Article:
- Trail difficulty: 1
- Reserve hours: none
- Entrance fee: none
Los Limones in the province of Monte Plata is an alternative entrance to Los Haitises National Park and a likely place to find the critically endangered Ridgway’s Hawk; Los Haitises National Park is the last stronghold of this endemic species. In the vast interior of this national park, typical birds of the broadleaf forest include White-crowned Pigeon, Hispaniolan Parrot, White-necked Crow, Broad-billed Tody, Greater Antillean Pewee, Stolid Flycatcher, Black-crowned Palm-Tanager, and Hispaniolan Oriole.
Access to Los Haitises National Park through Los Limones involves a series of slightly tricky turns. From Santo Domingo head east towards Las Americas International Airport. Before arriving at the airport, look for a turnoff on the left for Samaná. This road enters a short tunnel, and then a second left turn takes you onto the marginal road. Almost immediately there is a right turn which is the entrance to the new toll road; you will enter at Km 160. Have your change ready; you will encounter tolls for $RD 43 and $RD 149 on both your outbound and inbound drives. Continuing on the toll road, you will pass by a series of exits including that for Monte Plata. The exit you want is rather irregular! You will pass a sign for the “Distrito Municipal Gonzalo,” pass the kilometer 110 marker, and cross a small bridge. At a very sharp hairpin turn, just before the kilometer 108 marker, and marked by a blue house on the hill to the left, look for an exit on the right with signage only visible after you get into the turn. Turn right here; the center of Gonzalo is reached after about 1.5 kilometers. There is a park with a kiosk on the right, and you should see a sign for Los Limones on the left. Turn here and then almost immediately you will be on a rough unpaved road. Continue on this road for 11 km (6.8 miles) to Los Limones.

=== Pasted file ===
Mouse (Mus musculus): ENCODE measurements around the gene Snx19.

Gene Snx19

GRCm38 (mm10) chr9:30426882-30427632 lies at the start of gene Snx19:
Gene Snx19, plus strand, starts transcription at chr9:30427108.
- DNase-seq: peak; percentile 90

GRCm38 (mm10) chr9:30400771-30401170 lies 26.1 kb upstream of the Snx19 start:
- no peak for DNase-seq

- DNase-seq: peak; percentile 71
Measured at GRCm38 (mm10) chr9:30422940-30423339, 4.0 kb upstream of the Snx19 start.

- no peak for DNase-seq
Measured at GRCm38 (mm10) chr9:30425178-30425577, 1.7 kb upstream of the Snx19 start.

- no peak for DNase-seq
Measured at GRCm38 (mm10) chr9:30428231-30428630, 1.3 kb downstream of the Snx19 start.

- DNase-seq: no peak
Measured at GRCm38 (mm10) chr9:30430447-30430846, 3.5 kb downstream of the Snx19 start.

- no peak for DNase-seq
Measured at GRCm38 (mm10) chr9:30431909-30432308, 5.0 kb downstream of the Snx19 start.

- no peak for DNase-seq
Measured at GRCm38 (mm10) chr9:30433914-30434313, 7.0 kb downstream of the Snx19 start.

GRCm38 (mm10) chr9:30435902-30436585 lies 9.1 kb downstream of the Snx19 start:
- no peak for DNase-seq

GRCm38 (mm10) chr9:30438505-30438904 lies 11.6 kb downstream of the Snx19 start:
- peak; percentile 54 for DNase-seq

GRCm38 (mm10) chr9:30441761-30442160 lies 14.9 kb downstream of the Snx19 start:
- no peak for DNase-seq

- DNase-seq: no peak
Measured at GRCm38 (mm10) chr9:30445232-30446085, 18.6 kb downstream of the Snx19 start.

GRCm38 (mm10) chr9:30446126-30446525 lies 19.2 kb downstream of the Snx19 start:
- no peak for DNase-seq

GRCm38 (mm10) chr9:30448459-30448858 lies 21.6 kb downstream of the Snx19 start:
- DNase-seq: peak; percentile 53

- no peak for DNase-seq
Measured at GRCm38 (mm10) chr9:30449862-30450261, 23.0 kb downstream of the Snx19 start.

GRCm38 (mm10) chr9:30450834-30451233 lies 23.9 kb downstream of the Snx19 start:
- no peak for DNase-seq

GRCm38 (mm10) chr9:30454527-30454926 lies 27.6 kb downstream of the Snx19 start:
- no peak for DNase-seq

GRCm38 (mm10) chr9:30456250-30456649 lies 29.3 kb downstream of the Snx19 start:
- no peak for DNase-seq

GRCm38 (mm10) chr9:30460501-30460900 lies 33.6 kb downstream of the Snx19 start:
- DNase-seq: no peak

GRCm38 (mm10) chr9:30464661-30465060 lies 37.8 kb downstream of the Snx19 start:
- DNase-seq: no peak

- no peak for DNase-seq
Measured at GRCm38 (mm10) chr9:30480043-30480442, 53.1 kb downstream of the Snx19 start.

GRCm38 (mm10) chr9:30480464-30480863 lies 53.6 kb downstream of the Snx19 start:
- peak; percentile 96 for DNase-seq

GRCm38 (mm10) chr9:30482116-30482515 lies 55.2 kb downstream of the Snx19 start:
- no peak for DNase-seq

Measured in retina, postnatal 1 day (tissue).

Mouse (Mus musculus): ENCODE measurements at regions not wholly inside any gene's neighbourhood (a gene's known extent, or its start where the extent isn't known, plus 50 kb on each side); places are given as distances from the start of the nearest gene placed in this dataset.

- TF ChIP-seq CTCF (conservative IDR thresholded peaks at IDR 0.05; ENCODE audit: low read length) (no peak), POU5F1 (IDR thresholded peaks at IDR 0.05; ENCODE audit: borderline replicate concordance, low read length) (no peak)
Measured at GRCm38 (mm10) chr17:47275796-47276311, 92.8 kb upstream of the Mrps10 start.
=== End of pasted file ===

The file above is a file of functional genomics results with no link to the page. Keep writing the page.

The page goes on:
Del Este National Park (Map by Dana Gardner)
Ridgway’s Hawk, Antillean Piculet, Hispaniolan Pewee, White- necked Crow, Red- legged Thrush, Worm- eating Warbler
A local guide is necessary here. There are several places where the hawk may be seen from the road, or by following short trails in the farm plots. Your guide will know where the hawk has been seen most recently. Many birds are faithful to the same tree and the same nest year after year. Through the educational efforts of the research team, many of the families have now become proud guardians of “their” hawks and will be glad to explain where and when the hawk may be seen. We strongly recommend arrival in the early morning, both for the better chance of seeing the birds, and to avoid the mid-day heat and humidity.